Vrisa – Visit the Museum of Natural History Collection
Vrisa (or Vrysa) is on the main route leading from Polichnitos to Vatera beachside resort. Its proximity to Vatera makes it popular with visitors wishing to acquaint themselves with this picturesque village and admire the paleontology display in the Vrisa Collection of Natural History before resuming their journey towards the shore.
The village was relocated a number of times, seeking refuge in the cape of Agios Fokas and the banks of Alpyropotamos before a permanent settlement could be established in the valley of Lagadas. It is built around the small ‘Platanos’ (plane tree) square where visitors can enjoy cold drinks and a friendly chat with the locals.
Vrisa boasts an array of private and public buildings constructed out of locally mined ‘ignimvritis’ or using bricks from the regional factories in operation until a few decades ago. Exploring Vrisa calls for a walk in a maze of stone-paved alleys and you will be enchanted by the rustic houses, well-kept neighborhoods and pervading air of authenticity of this traditional village.
The basilica of ‘Zoodochos Pigi’ (Life-giving Spring) was constructed in 1803 and features an extraordinary iconostasis of carved wood. Decorated with scenes from the Old and New Testament, it is acknowledged as an ecclesiastical masterpiece. The church of Agios Konstantinos (Saint Constantine) is located opposite the Vrisa Collection of Natural History.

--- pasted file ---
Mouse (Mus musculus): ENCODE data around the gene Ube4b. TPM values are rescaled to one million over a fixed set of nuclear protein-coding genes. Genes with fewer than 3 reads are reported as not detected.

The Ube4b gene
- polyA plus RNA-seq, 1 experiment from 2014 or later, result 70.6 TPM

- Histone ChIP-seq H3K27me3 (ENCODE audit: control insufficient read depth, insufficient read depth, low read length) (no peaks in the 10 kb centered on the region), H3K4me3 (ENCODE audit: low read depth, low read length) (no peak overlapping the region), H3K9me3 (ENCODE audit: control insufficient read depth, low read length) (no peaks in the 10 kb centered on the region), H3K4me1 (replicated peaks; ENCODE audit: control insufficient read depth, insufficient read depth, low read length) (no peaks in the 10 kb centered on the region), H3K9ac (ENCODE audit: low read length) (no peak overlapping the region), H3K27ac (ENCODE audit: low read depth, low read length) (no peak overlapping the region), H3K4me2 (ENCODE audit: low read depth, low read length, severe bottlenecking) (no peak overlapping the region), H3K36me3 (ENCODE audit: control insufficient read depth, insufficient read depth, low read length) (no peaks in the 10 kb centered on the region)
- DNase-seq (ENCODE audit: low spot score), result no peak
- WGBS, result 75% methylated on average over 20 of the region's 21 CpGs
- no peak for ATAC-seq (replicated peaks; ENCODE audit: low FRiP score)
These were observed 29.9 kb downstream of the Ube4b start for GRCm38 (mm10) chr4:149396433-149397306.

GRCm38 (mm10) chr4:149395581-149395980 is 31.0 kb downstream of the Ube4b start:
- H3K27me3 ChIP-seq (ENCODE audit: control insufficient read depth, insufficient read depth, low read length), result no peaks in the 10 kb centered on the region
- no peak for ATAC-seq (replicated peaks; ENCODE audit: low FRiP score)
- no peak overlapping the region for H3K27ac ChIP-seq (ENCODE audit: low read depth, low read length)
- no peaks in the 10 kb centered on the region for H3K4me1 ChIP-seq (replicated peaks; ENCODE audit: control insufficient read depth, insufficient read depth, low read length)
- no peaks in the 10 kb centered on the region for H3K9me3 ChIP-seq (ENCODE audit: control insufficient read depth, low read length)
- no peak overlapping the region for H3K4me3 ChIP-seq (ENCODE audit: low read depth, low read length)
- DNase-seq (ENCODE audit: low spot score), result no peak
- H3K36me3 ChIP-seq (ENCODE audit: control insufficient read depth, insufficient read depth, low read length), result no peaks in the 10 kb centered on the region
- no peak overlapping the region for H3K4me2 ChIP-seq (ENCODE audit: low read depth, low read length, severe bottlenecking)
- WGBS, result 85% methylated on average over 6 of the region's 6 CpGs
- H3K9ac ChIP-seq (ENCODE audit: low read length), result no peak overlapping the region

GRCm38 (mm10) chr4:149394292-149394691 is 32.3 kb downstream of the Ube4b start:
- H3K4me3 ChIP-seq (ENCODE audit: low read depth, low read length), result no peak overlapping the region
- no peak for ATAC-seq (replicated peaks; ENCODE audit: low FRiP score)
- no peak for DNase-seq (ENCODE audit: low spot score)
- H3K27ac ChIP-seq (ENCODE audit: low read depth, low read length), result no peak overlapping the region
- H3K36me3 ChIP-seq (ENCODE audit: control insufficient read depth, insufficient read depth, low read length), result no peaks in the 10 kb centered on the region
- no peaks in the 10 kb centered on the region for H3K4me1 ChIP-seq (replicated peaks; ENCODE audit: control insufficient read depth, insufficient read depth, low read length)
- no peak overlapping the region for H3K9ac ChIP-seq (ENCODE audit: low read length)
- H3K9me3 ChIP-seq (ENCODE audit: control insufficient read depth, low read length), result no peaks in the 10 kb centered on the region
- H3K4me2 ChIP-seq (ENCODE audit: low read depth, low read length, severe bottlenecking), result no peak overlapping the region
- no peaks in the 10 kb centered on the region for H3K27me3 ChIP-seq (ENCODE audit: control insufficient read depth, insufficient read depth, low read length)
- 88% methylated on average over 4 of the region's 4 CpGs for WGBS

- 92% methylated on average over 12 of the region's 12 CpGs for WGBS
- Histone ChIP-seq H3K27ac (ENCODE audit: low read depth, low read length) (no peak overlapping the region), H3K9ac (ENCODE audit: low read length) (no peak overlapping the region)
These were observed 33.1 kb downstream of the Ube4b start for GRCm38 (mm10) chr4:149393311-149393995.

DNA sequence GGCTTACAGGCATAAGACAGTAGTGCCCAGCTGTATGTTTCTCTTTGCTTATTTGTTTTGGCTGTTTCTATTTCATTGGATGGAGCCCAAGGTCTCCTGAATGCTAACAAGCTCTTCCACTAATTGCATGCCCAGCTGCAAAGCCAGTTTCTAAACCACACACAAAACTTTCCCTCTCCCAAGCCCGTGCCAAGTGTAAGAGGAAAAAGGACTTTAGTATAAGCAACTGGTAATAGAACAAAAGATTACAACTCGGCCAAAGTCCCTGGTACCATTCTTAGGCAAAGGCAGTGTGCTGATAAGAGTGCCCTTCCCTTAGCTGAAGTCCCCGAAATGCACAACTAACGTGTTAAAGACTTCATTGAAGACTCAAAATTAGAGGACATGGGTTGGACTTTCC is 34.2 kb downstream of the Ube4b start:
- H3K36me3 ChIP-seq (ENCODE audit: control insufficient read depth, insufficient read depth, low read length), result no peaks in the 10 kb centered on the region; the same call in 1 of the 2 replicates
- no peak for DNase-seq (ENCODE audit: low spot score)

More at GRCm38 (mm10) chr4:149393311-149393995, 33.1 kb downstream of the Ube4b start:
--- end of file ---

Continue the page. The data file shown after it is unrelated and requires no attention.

The residents are active in the preservation of the age-old customs and traditions of Vrisa. Come here and, with timing and luck on your side, you might just discover the meaning of ‘refenes’, witness a litany pleading for rain at a time of drought or immerse yourself in traditional celebrations of the feast of Saint Constantine on the 21nd of May.
In the year 1980, a number of fossils of extinct plants and mammals were brought to light during a small-scale excavation project run in the Vatera area. In subsequent years, numerous fossilized bones were discovered by locals. The discoveries attracted the attention of the University of Athens and excavations took place in the wider Vatera region, uncovering an array of plant, bird and animal fossils. In 1999, the Vrisa Collection of Natural History became established in order to showcase the findings.
The Vrisa Collection of Natural History is set in the former ‘Parthenagogion’ (school for girls) and is responsible for large numbers of visitors being drawn to the area. It includes a variety of fossils found under sedimentary rocks in Vatera and its immediate vicinity and exhibits such as minerals, rocks, pieces of taxidermy and an array of botanical samples. If you are interested in the natural history of Lesvos, the Collection should be your first port of call. In the course of your visit, you will be given a tour of the museum and the opportunity to talk to Mr. Kostantinos Taxidis, the collection’s highly informative curator. The Vrisa Collection of Natural History is open as follows:
• April to October: Tuesdays and Sundays only, 09:30 am - 17:00 pm
• May to 21st June: Monday to Friday, 9:30 am - 15:30 pm.
• 21st June to September: Monday to Friday, 09:30 am - 15:00 pm and 16:00 pm - 20:00 pm.
Other places of interest include the nearby Gatelouzian (or ‘Palaiopyrgos’) tower and the fabulous shoreline of Vatera.